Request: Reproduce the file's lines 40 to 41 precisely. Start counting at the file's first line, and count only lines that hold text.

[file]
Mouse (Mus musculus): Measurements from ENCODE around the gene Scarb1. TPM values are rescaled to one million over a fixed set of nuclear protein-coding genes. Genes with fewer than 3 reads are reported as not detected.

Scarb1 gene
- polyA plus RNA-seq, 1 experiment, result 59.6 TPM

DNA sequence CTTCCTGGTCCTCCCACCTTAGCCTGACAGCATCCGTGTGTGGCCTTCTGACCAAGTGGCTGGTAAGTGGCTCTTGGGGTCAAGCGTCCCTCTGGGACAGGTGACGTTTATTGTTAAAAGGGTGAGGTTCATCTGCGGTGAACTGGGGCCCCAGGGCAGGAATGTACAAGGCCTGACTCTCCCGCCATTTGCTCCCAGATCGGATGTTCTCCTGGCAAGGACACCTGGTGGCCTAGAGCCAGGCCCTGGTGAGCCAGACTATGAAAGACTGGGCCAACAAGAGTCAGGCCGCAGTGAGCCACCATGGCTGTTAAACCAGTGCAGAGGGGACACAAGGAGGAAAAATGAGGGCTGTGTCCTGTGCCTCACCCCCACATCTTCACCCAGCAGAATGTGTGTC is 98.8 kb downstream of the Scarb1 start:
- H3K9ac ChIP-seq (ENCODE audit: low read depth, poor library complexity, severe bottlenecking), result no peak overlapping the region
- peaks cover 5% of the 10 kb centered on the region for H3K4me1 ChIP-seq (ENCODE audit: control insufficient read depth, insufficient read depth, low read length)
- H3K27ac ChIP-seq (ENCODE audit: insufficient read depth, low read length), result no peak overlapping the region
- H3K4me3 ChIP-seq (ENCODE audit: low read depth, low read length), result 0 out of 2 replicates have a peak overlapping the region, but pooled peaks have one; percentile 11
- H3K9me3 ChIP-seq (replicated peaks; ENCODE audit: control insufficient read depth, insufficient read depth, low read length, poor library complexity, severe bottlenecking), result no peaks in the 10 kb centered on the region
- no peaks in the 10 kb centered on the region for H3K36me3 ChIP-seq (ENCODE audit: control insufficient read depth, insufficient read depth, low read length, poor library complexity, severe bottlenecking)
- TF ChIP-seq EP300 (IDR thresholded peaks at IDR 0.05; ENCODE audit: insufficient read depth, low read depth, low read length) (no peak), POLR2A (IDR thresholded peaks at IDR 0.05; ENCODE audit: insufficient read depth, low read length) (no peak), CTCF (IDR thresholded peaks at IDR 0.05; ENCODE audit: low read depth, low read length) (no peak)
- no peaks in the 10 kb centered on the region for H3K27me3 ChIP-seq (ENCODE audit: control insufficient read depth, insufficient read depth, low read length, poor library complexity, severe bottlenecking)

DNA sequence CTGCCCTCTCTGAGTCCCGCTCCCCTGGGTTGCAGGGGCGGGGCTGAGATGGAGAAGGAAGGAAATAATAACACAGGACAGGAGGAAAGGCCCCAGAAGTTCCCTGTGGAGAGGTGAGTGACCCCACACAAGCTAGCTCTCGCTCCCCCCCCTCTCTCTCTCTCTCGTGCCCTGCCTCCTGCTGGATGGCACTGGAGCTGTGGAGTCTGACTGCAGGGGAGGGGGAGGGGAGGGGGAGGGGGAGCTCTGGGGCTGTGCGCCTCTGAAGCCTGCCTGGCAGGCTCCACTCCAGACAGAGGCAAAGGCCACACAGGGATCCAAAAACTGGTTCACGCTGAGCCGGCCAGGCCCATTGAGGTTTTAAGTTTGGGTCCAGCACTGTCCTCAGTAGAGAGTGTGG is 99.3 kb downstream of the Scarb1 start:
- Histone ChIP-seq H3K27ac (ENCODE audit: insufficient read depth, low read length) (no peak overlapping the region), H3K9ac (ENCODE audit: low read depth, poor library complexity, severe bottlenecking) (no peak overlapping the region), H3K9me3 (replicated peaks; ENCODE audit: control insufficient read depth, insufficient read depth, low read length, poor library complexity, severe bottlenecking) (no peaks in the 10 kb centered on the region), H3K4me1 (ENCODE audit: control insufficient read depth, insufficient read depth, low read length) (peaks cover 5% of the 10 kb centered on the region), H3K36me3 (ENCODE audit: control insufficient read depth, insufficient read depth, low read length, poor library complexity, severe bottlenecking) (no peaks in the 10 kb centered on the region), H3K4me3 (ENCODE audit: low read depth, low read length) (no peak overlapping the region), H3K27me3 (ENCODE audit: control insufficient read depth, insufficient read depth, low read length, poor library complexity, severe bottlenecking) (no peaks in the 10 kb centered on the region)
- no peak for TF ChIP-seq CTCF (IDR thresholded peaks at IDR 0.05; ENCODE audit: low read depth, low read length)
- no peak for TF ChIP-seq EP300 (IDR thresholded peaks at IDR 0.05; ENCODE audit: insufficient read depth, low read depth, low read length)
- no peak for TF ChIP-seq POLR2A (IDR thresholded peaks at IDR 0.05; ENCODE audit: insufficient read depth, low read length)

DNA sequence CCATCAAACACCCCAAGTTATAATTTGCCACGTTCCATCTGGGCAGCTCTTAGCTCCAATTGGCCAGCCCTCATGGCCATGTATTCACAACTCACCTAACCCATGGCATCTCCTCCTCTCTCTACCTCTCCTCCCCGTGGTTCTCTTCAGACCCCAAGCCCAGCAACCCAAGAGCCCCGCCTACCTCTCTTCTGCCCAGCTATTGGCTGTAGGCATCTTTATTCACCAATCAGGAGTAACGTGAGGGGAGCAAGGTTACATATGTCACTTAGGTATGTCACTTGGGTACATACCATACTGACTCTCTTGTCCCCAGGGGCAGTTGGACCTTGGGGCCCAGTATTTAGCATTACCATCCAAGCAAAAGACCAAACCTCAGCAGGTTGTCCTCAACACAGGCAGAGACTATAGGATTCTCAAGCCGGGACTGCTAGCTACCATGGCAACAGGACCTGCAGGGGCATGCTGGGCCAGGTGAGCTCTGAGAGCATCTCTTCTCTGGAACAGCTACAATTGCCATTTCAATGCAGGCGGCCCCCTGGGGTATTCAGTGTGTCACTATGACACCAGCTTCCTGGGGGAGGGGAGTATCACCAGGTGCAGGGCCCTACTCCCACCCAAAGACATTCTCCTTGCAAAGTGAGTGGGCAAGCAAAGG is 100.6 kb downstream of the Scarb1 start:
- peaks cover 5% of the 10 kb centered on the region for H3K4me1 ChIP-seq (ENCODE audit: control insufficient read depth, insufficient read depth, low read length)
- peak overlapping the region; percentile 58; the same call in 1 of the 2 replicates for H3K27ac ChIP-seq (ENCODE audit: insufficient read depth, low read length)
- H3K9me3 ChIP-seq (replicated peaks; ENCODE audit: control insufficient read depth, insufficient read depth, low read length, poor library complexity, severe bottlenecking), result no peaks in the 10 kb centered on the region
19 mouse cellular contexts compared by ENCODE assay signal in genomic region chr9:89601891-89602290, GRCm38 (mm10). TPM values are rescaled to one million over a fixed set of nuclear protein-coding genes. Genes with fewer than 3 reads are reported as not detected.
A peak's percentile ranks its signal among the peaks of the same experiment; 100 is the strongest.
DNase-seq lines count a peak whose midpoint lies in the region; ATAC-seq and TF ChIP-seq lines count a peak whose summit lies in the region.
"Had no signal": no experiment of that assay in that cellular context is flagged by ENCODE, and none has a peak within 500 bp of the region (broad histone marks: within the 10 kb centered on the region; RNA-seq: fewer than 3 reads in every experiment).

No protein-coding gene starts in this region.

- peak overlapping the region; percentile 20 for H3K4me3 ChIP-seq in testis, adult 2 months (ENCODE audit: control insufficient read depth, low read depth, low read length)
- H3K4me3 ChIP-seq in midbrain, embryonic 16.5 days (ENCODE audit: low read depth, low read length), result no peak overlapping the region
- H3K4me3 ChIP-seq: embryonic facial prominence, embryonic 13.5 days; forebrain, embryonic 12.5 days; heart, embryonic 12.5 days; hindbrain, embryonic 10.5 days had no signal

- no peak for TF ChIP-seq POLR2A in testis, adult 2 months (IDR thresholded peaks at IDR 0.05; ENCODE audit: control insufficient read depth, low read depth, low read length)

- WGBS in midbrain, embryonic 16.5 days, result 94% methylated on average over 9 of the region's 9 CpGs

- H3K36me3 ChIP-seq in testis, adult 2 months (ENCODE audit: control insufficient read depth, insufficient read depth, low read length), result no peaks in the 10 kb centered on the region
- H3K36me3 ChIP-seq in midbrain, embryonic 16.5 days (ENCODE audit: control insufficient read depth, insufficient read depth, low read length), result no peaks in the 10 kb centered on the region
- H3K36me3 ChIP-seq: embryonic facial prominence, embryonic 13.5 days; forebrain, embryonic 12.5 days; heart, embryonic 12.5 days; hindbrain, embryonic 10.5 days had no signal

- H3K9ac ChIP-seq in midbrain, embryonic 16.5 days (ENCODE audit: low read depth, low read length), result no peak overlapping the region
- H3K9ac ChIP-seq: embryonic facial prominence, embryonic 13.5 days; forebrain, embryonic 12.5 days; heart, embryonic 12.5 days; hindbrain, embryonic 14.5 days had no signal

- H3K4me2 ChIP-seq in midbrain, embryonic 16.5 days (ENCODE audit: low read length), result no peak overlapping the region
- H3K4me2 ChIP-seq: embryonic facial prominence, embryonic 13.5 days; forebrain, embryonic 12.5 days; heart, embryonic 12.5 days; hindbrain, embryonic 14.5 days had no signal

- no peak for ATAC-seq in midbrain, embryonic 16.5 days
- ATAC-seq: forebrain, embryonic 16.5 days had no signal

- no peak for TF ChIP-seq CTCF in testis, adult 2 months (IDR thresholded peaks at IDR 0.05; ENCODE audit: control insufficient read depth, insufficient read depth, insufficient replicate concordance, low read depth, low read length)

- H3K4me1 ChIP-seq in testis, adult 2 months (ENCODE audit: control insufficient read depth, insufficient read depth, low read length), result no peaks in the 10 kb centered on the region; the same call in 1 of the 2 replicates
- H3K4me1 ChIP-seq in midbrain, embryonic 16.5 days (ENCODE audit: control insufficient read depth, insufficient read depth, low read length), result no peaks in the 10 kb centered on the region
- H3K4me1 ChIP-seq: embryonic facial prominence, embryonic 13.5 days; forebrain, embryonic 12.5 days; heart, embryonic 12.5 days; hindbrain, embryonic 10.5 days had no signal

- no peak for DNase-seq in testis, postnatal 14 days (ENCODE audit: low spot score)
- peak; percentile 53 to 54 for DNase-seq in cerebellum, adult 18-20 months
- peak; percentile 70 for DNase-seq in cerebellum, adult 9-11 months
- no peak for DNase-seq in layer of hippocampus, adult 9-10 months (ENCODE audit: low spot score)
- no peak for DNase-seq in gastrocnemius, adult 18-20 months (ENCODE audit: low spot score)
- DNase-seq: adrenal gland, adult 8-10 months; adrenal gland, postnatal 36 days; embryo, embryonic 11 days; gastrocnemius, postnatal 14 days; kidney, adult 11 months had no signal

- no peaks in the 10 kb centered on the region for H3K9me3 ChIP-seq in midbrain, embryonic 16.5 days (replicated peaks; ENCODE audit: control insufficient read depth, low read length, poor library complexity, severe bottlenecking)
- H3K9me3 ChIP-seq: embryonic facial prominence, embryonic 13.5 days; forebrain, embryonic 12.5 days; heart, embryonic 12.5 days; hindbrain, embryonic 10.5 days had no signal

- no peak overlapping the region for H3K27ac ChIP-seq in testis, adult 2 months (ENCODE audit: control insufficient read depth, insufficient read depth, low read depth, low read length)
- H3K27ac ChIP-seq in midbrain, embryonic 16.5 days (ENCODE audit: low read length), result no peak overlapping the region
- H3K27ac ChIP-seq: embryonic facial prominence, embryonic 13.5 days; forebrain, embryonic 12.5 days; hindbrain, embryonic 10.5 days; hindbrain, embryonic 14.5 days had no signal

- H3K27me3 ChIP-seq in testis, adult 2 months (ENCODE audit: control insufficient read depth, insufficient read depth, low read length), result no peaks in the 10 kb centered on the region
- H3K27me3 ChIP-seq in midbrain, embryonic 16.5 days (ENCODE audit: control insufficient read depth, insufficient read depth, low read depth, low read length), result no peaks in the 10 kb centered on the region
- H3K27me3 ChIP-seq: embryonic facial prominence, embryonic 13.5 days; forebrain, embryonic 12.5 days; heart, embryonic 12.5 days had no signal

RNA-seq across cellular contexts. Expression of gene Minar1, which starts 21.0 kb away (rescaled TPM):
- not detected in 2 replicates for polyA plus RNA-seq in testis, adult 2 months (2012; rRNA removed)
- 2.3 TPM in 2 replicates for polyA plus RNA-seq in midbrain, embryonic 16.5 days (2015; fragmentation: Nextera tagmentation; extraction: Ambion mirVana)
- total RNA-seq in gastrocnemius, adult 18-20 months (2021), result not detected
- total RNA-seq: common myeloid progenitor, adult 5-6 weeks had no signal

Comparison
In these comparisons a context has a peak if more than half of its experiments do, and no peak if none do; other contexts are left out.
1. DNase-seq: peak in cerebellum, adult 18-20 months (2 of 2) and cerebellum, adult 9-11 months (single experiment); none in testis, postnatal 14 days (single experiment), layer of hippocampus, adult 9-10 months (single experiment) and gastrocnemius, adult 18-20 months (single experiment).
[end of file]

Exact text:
- ATAC-seq: forebrain, embryonic 16.5 days had no signal

- no peak for TF ChIP-seq CTCF in testis, adult 2 months (IDR thresholded peaks at IDR 0.05; ENCODE audit: control insufficient read depth, insufficient read depth, insufficient replicate concordance, low read depth, low read length)